Transparency has been touted as the watchword of the current administration, as it should be with any political leadership in this time.
During the 2018 election cycle, the Government in waiting successfully prosecuted the case against the Freundel Stuart administration, that real or imagined, the quality of governance and the level transparency in the running of the national affairs represented glaring deficits that made the Stuart-led team unfit to rule another five years.
On assuming office, Ministers were constantly before the Press offering commentary on everything that was happening in their ministries, particularly the cleaning up that had to be done after the “lost decade”.
Yes. We must concede that COVID-19 has become the theme that has shadowed every undertaking of 2020. However, we still firmly believe that there are other interconnected and equally important developments in Barbados that require our attention.
Among those issues is the current price of gasoline in Barbados. While many vehicles, particularly public service vehicles use the cheaper diesel fuel, the majority of vehicles on the island are powered by gasoline.
The movement in gas prices has literally become a mystery for most motorists who cannot themselves offer a plausible explanation as to why Barbadians are currently paying $3.36 per litre for gas.
Most countries are still quoting gas prices by the gallon and it take 3.7 litres to make one gallon.
A recent Bloomberg report stated: “Global gasoline prices rose 2.2 per cent on average during the second quarter of 2020 compared with the previous quarter. The increase reflects a stabilization of prices following their 17 per cent plunge in the first quarter of the year, when the price of oil tumbled to its lowest level in more than 17 years.”
The respected global business publication, however, noted that behind the numbers existed a range of price swings that impacted every nation differently.
For the information of our readers, during the first quarter of January to March 2020 when Bloomberg disclosed that prices tumbled to their lowest levels in 17 years, our Government Information Service stated in a release dated March 1, 2020: “Gasoline will be adjusted from $3.58 per litre to $3.45 per litre, which represents a decrease of $0.13.”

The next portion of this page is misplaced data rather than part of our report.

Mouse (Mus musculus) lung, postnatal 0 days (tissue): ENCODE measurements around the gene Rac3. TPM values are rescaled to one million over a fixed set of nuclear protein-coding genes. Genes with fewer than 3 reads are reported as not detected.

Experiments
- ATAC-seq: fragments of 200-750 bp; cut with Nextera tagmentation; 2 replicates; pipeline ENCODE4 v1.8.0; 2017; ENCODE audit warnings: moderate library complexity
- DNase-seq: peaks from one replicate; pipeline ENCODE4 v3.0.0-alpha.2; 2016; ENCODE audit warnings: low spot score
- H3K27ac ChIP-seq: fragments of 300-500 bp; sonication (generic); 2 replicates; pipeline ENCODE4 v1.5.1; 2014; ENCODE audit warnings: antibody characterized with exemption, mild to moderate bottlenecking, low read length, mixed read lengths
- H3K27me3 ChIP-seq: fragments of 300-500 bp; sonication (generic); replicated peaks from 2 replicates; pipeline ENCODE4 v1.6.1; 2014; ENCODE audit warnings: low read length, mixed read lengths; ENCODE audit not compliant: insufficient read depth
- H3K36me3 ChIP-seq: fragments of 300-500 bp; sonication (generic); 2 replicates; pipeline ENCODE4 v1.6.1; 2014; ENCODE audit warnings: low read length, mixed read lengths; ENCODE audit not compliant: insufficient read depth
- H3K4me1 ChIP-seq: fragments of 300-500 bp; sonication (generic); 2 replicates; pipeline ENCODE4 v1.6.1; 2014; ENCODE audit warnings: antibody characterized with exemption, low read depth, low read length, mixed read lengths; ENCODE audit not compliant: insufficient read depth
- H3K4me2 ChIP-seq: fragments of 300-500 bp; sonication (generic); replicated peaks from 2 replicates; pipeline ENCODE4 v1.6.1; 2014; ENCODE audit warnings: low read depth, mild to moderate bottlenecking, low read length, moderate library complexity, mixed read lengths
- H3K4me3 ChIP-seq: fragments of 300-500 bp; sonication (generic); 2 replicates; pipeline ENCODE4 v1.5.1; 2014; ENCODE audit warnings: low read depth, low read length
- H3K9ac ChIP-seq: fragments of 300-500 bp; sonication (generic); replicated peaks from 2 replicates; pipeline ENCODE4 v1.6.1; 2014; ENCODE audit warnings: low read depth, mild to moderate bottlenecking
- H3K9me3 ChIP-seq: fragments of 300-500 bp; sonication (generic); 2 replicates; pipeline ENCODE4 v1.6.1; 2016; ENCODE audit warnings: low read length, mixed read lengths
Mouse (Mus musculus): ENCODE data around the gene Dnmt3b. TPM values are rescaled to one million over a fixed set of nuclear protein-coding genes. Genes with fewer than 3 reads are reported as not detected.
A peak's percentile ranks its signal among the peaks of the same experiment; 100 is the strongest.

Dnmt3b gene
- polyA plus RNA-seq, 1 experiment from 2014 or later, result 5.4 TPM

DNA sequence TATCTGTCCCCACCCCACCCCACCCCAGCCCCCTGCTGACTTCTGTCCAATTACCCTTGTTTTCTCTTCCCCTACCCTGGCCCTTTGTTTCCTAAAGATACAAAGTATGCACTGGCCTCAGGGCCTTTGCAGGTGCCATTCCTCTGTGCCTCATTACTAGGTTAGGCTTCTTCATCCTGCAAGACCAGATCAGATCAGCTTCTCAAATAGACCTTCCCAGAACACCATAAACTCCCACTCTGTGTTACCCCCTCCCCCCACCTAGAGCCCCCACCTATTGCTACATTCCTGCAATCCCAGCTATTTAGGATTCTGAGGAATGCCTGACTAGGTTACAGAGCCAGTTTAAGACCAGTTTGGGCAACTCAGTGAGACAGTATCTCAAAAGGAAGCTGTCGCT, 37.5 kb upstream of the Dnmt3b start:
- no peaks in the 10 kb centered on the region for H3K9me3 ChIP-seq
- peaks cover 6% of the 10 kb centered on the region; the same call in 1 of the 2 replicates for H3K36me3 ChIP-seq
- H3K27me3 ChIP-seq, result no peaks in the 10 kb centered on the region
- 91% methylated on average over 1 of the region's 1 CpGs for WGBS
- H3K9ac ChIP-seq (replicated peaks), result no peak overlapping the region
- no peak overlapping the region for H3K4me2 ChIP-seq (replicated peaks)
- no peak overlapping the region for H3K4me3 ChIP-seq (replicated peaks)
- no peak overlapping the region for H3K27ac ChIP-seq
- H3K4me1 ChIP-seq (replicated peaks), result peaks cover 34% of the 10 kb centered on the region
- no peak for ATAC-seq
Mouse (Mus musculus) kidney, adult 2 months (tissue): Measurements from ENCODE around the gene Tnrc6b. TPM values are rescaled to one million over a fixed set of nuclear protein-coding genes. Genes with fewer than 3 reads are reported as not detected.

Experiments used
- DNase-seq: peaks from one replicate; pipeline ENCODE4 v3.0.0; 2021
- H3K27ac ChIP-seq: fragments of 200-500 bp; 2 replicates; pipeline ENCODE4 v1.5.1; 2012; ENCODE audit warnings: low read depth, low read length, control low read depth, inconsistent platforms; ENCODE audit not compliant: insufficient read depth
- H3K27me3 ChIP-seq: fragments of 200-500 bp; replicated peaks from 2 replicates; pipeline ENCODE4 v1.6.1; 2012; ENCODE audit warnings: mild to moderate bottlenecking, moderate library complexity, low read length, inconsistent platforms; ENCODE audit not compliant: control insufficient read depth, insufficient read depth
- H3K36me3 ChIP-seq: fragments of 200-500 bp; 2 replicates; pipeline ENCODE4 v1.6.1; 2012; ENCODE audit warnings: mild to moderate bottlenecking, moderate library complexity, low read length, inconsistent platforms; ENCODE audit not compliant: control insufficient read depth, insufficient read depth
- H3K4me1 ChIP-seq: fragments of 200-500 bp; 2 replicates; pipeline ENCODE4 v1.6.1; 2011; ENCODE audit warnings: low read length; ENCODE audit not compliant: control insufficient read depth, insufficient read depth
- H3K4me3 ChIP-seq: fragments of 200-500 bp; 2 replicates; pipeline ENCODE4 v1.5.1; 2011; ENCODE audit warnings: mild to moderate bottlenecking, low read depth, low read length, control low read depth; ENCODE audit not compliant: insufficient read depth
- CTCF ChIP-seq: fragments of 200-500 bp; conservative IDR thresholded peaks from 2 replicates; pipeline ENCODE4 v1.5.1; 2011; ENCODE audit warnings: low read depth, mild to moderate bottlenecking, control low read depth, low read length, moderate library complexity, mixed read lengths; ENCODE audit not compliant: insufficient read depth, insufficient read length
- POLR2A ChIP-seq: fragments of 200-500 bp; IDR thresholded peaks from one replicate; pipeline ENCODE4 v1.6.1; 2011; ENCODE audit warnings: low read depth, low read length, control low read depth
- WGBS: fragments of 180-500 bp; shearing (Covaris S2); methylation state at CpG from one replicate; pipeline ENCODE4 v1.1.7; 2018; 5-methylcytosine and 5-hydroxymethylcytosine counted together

The following month on April 5 that decrease was wiped away with the announcement that: “Gasoline will be adjusted from $3.45 per litre to $3.57 per litre, which represents an increase of 12 cents.”
The point that we are making here is that the Barbadian public needs a detailed explanation for the movements rather than the cut and pasted statement, “These price adjustments are in keeping with Government’s policy of allowing retail prices to be reflective of those on the international market.”
The Minister responsible for Energy owes it to the public either through his own intervention or by some other policy representative to explain why energy prices in this country remain so high.
It has been argued that the high price of fossil fuels are the perfect impetus for Barbadians to aggressively pursue the national goal of 100 per cent green energy by 2030.
But there has also been the contention that our high gas prices are more about the tax take generated from the sale of fuel that has resulted in “artificially high gas prices” that Barbadians are paying.
It was not so long ago that the then opposition Barbados Labour Party was blistering in its attack on the former Government for its “pass through” policy that resulted in the movement of petrol prices rather than awaiting a pronouncement from the Minister of Finance during the annual Budget presentation to hear what will be the price of fuel and other petroleum products on the island.
Now the shoe is on the other foot. Prime Minister Mottley in her first Budget presentation eliminated the Road Tax imposition on motorists and transferred some of that tax burden to the gas pump.
If revenue collection is the real reason why the price of fuel is so high then say this to the public. We are well aware that the Government is in desperate need of revenue given the devastation brought upon this economy by the COVID-19 pandemic.
As an administration in charge of the economy in this most perilous period, nothing is off the table when it comes to maintaining the administrative functioning of the economy. However transparency is still required and the public still has a right to know.